When I first stepped on Wake Forest’s campus as a student in August 2015, I did not know what to expect. Everything I had anticipated about college either came from my older sister’s experience at Tulane or from cheesy teen movies portraying college. I was nervous (and excited) about what the next four years would bring, and I didn’t know how to go about making college the best experience possible.
In high school, everyone at my school was overly involved in clubs and sports, and I didn’t know if college would be about that, or more about making sure you attend the best parties on the weekend and have a vibrant and active social life.
My first semester was hard and yet amazing. At times, it was overwhelming and questions would hit me — who would I eat lunch with after class (oftentimes, my entire freshman hall of 30 girls would mob the Pit), is it weird to study in the library alone, how do I go about getting in to a party? After a few weeks, these questions subsided as friends groups were formed and we started to navigate the complex Wake Forest culture.
In looking back at freshman year and comparing to where and who I am now, I cannot express how important certain individuals have been to me. From the group of girls I became friends with freshman year, who are still by best friends to this day, to older students encouraging me to get involved on campus and my family, I’ve learned it is vital to leverage your network of people and rely on them.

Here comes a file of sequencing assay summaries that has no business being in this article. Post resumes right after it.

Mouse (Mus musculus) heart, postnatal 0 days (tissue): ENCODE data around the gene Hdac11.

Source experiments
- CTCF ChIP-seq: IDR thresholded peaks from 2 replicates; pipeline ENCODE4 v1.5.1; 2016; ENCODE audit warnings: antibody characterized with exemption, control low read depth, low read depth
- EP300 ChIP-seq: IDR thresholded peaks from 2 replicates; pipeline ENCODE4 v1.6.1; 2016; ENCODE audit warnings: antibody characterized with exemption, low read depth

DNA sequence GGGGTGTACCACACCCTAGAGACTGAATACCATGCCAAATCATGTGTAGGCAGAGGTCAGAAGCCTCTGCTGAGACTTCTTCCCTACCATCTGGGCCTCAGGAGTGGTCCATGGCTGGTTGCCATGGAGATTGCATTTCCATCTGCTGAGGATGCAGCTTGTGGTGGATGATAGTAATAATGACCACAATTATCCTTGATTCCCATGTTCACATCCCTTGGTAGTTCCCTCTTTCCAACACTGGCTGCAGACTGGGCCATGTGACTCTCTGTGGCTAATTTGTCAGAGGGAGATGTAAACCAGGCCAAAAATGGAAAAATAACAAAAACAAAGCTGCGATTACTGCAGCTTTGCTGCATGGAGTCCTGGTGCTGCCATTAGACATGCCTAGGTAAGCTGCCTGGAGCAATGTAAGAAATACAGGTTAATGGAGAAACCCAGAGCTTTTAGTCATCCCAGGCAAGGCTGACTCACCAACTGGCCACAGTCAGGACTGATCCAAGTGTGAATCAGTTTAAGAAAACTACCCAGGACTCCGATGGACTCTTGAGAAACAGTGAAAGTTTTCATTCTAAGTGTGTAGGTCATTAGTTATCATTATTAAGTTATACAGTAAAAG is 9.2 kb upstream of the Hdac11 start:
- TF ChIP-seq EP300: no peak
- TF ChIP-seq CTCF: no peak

Without encouraging words from others, I never would have joined the Old Gold & Black, I would have been more hesitant about Greek life and I wouldn’t have pushed myself out of my comfort zone. Today, I know that I’ve grown in a way that will allow me to succeed beyond Wake Forest, not just because of the academic growth over the past four years, but also my personal growth.
I cherish my experience and the friendships I’ve made. Wake Forest has given me so much more than I could have asked for between the lifelong friends I have, the communities I found in both the clubs and organizations I joined, and in Greek life.
It is that time of year again where seniors are sentimental about graduating and starting a new chapter in life. At this point, many seniors don’t want to believe that in a few short weeks, college will be done and everything will change. After four years at Wake Forest, we hope that who we are now are different than the person who walked this campus in August of 2015 — a lot has happened in our four years, and we’ve learned a lot and grown as individuals.